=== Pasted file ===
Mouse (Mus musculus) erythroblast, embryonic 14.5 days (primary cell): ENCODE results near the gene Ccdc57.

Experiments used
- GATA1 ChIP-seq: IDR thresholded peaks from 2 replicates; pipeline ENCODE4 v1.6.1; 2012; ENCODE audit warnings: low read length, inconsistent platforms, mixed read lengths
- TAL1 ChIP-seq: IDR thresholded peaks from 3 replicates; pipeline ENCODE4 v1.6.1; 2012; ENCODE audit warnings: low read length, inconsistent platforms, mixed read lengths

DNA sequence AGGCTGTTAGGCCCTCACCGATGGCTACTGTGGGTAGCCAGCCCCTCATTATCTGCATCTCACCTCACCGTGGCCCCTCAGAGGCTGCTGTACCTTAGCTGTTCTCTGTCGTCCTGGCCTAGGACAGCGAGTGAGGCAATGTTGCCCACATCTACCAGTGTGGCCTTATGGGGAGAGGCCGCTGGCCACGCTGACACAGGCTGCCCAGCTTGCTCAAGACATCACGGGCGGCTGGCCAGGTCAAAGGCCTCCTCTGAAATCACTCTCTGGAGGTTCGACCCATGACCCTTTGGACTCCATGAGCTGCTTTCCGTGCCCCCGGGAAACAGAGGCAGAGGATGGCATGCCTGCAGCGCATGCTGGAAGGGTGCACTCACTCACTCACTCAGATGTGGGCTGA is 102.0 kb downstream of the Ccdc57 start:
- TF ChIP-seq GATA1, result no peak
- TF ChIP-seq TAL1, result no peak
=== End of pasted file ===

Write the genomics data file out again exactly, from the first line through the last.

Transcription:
Mouse (Mus musculus) erythroblast, embryonic 14.5 days (primary cell): ENCODE results near the gene Ccdc57.

Experiments used
- GATA1 ChIP-seq: IDR thresholded peaks from 2 replicates; pipeline ENCODE4 v1.6.1; 2012; ENCODE audit warnings: low read length, inconsistent platforms, mixed read lengths
- TAL1 ChIP-seq: IDR thresholded peaks from 3 replicates; pipeline ENCODE4 v1.6.1; 2012; ENCODE audit warnings: low read length, inconsistent platforms, mixed read lengths

DNA sequence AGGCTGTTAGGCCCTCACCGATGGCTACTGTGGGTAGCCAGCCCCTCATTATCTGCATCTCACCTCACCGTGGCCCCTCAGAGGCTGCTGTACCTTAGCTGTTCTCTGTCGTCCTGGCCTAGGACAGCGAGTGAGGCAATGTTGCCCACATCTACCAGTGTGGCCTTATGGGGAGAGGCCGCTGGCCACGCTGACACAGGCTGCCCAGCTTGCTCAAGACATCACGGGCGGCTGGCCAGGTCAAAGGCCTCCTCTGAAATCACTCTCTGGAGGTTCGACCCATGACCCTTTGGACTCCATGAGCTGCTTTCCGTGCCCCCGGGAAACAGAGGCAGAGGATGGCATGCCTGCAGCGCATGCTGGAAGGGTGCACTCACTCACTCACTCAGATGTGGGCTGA is 102.0 kb downstream of the Ccdc57 start:
- TF ChIP-seq GATA1, result no peak
- TF ChIP-seq TAL1, result no peak